As drought deepens, African nations struggle to get globe's attention
It's been at least three decades since southern and eastern Africa have seen this level of drought. In an ironic twist, the progress countries have made in responding to drought may be making it harder to get the outside help many need.
Gelukspan, South Africa
The sky above Ramoso Pholo’s fields is a glossy, postcard blue, drenching light over his neatly planted rows of corn, beans, and sunflowers. From a distance, it looks bucolic, but up close it is anything but.
For the past six months, Mr. Pholo has been waiting for clouds to blot this shimmering horizon and rains to soften his bone-dry fields. Instead, his neat rows of sunflowers have withered, and his corn stalks – normally as tall as he – are frozen waist-high.
“I have been farming my entire life and this is the worst season I have ever seen,” he says, cradling the head of a slumping sunflower. “About 99 percent of my crops are damaged – this year will be a total failure.”
The drought may be the worst Pholo has ever seen, but if forecasters are right, it may not be the worst he ever lives through. For climate scientists, the massive drought sweeping southern and eastern Africa since last year is an ominous signal of how climate change is driving extreme weather, threatening already vulnerable communities where climate and livelihood are closely intertwined.
The current dry weather, parched rivers, and crop failures here, the likes of which have not been seen in at least three decades, are linked to El Niño – a periodic warming of the Pacific Ocean – whose current iteration is one of the strongest ever recorded. El Niño is a natural phenomenon, occurring on average every three to five years and flip-flopping weather patterns in much of the world. But scientists say that rising greenhouse gas emissions are ratcheting up the incidence of super-charged El Niño years like this one. By the end of this century they’ll likely occur every 16 years instead of every 28 – and Africa, the world’s poorest and most ecologically fragile continent, will bear much of the brunt.
That urgency is compelling both innovative and pragmatic thinking on the continent. Kenya, Rwanda, and Ethiopia have developed so-called “green economy” strategies meant to couple emissions cuts with industrialization and development. Low-resource shifts like promoting drought-resistant maize, developing early warning systems that transmit weather information to farmers via cellphone, and boosting agricultural insurance plans are gaining popularity.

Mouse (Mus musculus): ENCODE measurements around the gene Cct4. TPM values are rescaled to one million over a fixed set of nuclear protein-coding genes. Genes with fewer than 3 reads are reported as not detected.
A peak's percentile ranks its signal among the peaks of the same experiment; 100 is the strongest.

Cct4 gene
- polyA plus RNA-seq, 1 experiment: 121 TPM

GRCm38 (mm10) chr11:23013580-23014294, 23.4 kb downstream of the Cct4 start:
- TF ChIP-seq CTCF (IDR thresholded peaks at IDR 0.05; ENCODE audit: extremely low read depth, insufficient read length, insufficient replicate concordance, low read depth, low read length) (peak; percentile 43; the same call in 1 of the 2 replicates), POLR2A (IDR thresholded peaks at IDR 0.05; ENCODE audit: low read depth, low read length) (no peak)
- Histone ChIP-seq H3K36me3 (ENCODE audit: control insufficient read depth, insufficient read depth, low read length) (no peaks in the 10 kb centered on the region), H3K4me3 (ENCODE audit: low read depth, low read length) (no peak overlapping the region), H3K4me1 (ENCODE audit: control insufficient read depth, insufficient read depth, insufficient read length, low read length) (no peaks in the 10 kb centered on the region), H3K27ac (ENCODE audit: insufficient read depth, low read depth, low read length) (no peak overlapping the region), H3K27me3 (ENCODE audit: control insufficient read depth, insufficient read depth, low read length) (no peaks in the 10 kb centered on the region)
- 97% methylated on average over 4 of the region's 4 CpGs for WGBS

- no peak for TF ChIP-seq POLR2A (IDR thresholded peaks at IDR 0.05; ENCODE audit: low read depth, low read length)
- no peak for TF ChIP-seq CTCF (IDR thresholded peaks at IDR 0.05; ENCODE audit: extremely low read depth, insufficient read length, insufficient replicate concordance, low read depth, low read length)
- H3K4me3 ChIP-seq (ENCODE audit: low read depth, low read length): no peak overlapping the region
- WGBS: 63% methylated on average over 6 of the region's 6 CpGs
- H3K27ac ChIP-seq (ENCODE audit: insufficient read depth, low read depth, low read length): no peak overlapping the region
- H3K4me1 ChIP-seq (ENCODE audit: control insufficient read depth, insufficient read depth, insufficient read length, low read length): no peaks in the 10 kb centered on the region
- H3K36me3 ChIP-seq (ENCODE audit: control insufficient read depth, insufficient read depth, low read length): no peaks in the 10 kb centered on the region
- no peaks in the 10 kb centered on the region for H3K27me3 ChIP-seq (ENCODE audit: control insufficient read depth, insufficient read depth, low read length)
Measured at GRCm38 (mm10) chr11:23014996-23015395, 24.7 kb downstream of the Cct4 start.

But in an ironic twist, that progress may be decreasing the global support that many nations still need – and demanded most recently at the COP21 conference in Paris from the developed countries they hold responsible for many of the damaging effects of climate change.
“There really are some climate justice issues involved,” says Bruce Campbell, director of research on climate change, agriculture, and food security with the Consultative Group for International Agricultural Research. “[Adaptation] is going to cost a large amount of money and it’s not really the fault of developing countries.”
Maize as an early alert
Across southern and eastern Africa, the drought drew attention first to the fragility of the agricultural economy – which employs a greater proportion of the population than farming does anywhere else on earth. In South Africa, for instance, the failure of commercial farms shifted the country from a grain exporter to a grain importer, inching the regional powerhouse ever closer to recession. And as farmers toppled, so did the economies built around them.
Pholo, for instance, typically employs 50 local people to help harvest his crops; this year he’ll be lucky if it is half that. He also leases his farmland from villagers, who in turn receive monthly bags of maize meal and an annual cash payment. In December, for the first time, he wasn’t able to pay out. And in this economically choked corner of the country’s rural northwest, such agreements are many people’s only buffer against destitution.
“I’m very worried because if it doesn’t rain there will be no food and no work,” says Tumelo Kgotle, a farmhand who supports seven dependents.